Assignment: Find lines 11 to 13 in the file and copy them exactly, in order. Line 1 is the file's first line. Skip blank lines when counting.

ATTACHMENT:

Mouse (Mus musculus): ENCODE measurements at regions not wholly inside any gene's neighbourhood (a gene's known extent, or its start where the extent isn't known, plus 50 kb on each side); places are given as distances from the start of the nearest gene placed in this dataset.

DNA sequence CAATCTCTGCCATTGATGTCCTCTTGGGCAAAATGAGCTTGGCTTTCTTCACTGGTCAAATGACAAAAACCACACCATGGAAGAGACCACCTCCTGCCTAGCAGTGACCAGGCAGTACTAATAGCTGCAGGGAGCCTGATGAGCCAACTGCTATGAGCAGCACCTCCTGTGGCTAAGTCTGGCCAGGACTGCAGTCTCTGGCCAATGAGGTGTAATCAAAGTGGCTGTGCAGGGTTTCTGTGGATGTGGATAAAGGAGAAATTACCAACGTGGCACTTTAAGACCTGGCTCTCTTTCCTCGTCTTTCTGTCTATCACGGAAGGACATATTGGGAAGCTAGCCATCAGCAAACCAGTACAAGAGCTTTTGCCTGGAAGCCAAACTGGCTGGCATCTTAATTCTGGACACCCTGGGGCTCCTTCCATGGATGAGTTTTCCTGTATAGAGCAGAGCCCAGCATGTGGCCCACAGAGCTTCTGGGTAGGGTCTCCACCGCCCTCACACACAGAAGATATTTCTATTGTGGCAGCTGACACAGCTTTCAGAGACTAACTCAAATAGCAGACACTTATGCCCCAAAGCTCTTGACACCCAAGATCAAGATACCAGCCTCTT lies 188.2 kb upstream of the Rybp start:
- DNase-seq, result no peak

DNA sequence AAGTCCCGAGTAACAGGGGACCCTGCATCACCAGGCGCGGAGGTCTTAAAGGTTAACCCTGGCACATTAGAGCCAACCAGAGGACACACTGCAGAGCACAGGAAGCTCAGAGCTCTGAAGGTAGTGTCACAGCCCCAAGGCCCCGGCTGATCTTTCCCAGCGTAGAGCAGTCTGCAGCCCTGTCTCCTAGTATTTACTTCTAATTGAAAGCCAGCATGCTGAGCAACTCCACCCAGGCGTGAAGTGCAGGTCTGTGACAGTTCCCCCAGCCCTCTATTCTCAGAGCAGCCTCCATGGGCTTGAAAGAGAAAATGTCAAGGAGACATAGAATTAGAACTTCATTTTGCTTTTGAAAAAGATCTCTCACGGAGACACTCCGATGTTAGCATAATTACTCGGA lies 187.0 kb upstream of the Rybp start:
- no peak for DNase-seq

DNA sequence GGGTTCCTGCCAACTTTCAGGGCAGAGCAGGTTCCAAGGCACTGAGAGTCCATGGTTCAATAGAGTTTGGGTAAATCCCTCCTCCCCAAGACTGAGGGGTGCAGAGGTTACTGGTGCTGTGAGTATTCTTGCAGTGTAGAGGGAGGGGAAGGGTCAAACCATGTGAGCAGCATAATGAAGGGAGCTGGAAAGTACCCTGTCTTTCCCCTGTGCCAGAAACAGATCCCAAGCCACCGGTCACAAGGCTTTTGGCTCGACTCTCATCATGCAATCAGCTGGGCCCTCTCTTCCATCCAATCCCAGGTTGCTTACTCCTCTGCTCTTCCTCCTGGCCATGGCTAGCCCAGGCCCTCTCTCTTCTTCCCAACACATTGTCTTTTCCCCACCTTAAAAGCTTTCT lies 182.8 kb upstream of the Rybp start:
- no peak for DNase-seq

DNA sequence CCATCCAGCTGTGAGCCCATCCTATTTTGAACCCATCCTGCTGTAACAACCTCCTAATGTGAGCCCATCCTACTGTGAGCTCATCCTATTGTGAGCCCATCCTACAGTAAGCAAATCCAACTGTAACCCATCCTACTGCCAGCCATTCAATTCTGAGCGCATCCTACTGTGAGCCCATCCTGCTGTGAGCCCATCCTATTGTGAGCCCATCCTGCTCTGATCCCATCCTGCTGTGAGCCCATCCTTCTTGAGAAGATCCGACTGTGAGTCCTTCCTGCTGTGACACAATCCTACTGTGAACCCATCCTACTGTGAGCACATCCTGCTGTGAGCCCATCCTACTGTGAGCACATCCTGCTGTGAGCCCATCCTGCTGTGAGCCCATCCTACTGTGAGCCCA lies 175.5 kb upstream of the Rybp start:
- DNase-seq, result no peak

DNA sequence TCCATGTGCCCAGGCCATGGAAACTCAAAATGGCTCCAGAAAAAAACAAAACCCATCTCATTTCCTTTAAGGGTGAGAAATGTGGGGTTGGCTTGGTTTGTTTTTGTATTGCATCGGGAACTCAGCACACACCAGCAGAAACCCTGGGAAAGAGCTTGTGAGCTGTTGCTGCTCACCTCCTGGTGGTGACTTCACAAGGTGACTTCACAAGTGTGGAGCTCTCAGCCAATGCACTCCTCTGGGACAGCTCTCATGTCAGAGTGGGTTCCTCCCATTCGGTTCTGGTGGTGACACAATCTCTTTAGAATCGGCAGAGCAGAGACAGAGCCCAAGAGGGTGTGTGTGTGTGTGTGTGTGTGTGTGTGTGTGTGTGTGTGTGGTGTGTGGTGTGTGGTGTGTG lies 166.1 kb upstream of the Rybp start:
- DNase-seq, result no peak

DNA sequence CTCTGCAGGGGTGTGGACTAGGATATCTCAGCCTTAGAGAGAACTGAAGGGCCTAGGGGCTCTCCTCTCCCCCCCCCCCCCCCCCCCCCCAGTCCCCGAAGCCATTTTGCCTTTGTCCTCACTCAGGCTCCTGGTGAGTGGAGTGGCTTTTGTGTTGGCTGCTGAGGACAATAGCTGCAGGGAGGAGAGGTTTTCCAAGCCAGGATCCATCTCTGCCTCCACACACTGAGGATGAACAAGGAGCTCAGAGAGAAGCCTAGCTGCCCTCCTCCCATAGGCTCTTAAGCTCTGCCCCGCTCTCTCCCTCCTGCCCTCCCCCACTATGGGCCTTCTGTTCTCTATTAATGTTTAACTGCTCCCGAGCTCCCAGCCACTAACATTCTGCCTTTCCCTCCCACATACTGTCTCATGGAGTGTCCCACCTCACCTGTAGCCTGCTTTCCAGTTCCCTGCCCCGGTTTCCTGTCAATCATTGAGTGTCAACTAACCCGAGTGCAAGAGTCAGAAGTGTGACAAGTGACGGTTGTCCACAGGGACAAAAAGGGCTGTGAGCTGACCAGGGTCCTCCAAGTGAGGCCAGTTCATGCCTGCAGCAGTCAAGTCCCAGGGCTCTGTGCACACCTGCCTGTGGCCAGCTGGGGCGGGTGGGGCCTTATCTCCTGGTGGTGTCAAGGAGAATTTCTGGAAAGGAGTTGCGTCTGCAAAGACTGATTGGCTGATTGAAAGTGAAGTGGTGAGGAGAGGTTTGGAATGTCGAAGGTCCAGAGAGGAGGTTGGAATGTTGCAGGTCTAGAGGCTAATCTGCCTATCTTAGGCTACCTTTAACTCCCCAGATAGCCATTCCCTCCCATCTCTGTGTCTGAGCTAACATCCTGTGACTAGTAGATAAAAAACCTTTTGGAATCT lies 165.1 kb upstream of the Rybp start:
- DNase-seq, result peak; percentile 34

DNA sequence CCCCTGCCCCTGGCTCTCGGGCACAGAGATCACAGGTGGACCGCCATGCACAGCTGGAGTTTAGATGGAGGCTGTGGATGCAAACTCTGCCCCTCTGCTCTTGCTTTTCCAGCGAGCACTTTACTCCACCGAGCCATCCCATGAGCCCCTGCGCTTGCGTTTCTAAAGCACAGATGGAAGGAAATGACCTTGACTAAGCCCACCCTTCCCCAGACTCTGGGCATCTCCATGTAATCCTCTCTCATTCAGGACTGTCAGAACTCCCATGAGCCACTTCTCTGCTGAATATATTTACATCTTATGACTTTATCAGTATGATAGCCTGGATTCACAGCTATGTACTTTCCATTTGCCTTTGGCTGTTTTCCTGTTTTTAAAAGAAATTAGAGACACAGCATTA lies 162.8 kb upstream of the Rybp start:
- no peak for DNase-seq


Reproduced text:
- DNase-seq, result no peak

DNA sequence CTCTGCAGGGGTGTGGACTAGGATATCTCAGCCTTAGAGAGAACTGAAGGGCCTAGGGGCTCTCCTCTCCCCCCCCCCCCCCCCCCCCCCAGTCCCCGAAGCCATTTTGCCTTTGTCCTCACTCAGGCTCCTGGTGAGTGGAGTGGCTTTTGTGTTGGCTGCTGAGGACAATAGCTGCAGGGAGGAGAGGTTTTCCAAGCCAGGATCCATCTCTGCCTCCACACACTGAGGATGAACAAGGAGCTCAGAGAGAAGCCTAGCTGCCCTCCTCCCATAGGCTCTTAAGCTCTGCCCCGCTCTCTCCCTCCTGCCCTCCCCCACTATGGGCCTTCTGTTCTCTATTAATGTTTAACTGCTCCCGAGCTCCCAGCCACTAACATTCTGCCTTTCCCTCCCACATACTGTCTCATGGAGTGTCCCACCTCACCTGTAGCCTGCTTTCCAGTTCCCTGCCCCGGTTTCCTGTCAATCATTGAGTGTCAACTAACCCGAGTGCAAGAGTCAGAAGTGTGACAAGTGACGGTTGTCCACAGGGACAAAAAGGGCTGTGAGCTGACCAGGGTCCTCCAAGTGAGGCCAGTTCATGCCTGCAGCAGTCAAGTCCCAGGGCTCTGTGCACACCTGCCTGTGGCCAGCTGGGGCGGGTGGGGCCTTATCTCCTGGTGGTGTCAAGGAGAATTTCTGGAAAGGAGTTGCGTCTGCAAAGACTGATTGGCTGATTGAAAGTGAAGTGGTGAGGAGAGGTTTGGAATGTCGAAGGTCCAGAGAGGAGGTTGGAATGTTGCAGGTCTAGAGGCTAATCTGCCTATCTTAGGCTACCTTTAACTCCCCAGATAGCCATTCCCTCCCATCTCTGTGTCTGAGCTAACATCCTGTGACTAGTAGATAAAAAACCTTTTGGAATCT lies 165.1 kb upstream of the Rybp start:
- DNase-seq, result peak; percentile 34